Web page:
The UK’s events industry is well placed to boost its contribution to the economy, but challenges remain
The UK events industry currently delivers a healthy £42 billion to the British economy, but there is scope for further growth. According to the All-Party Parliamentary Group for the UK Events Industry, the sector will be worth an estimated £48.4 billion by 2020, with almost 80 per cent coming from conferences, exhibitions and trade shows.
But perceived barriers to growth exist. Broadly speaking these include the ability to remain competitive on a global scale, thinking beyond London, and having the infrastructure and flexible, skilled workforce in place to support regional venues, innovation and creativity.
Alongside other trade bodies, the Association of Event Organisers (AEO) is working with the Department for Culture, Media & Sport (DCMS) and UK Trade and Investment on a business visits and events strategy.
The next important step is the formation of a DCMS events industry board to address how we can work together, supported by new Culture Secretary John Whittingdale, to overcome problems.
The World Economic Forum’s recently released Travel and Tourism Competitiveness Report shows that, although the UK retains overall fifth position, we are placed second to last out of 141 countries when it comes to price competitiveness, largely due to aviation and fuel taxation. Visa costs and process times also need addressing.
The events industry has much to offer the UK, both in terms of inward investment and overseas expansion
By hosting the Olympics and Commonwealth Games, the UK has proved it can put on large-scale events. But, if we are to remain competitive, a campus style venue, similar to an Olympic village, which can host world-class congresses with onsite accommodation, hospitality, exhibition space and conference suites, should be considered.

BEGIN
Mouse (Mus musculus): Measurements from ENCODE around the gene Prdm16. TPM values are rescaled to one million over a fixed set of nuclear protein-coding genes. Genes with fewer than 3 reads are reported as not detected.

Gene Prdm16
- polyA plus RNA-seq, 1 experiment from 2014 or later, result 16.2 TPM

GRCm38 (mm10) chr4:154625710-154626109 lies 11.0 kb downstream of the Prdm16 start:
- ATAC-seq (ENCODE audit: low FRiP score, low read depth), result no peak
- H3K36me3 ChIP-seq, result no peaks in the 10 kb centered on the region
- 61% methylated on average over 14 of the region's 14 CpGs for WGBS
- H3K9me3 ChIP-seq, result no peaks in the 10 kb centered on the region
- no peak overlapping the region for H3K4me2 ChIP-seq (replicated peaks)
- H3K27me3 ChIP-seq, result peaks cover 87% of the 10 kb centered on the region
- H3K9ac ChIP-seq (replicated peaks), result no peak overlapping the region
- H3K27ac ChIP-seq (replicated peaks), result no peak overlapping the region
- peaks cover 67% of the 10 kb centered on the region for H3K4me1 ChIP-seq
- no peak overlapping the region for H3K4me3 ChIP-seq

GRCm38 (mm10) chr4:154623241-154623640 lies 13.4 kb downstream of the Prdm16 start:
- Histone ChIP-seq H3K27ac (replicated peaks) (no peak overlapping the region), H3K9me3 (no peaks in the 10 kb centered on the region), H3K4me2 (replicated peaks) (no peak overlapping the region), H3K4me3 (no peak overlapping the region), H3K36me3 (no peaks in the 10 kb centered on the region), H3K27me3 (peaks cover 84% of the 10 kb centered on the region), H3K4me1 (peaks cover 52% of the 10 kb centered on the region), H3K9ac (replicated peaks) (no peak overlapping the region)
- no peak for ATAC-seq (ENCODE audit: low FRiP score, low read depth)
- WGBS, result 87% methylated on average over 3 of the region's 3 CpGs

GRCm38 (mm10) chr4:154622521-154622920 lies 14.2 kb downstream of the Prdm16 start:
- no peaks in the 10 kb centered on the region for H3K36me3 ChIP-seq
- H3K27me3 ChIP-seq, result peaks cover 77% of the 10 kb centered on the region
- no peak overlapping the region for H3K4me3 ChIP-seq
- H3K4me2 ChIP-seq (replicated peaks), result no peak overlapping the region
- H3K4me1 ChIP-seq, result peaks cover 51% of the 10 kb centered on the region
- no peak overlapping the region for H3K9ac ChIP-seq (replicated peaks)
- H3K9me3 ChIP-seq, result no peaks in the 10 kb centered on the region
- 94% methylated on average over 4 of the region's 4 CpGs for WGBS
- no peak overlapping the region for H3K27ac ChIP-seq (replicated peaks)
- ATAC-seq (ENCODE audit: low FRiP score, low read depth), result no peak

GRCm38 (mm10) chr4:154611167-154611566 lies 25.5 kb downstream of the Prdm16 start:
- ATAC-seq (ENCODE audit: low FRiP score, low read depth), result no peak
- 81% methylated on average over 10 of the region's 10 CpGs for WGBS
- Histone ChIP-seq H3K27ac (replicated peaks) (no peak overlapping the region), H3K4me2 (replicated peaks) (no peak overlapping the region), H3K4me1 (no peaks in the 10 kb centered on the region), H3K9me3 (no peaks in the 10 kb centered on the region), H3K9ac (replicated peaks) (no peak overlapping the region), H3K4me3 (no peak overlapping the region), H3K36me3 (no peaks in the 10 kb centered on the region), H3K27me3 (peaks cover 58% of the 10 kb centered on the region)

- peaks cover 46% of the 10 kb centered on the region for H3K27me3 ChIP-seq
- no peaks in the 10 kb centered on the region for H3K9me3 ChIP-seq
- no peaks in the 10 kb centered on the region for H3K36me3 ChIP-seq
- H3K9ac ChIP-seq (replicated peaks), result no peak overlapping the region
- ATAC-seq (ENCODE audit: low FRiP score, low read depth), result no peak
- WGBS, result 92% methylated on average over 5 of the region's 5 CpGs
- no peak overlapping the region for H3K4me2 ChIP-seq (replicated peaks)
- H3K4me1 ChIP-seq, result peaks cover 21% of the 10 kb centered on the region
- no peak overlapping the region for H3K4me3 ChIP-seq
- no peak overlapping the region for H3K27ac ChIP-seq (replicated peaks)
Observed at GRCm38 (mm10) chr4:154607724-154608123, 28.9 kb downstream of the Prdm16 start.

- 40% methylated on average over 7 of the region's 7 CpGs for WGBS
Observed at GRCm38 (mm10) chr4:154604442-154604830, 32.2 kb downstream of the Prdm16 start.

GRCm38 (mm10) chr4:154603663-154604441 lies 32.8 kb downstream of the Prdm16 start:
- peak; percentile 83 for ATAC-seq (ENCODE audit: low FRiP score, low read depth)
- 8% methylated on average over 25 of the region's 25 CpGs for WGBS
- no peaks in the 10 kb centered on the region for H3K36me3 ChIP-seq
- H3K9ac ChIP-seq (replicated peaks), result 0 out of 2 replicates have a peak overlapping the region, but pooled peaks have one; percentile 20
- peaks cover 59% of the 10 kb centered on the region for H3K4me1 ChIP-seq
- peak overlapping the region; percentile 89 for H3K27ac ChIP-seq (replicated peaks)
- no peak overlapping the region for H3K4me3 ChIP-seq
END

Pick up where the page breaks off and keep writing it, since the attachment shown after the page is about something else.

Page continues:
In representing the events industry in the UK, we are not solely concerned with London. With first-class transport networks, venue accessibility and availability, other major cities around could be in a position to take a larger slice of the pie.
Former European capitals of culture Glasgow and Liverpool are both good examples of where investment has helped regional cities attract global events. There are also business-sector clusters in cities such as Aberdeen, Cambridge and Reading which are well-known success stories for the oil, life sciences and technology industries.
It’s clear the events industry has much to offer the UK, both in terms of inward investment and overseas expansion. In fact, business generated abroad from AEO member exhibition organisers already represents £1.91 billion. It is our job to make sure the future of the UK exhibitions and events industry remains buoyant.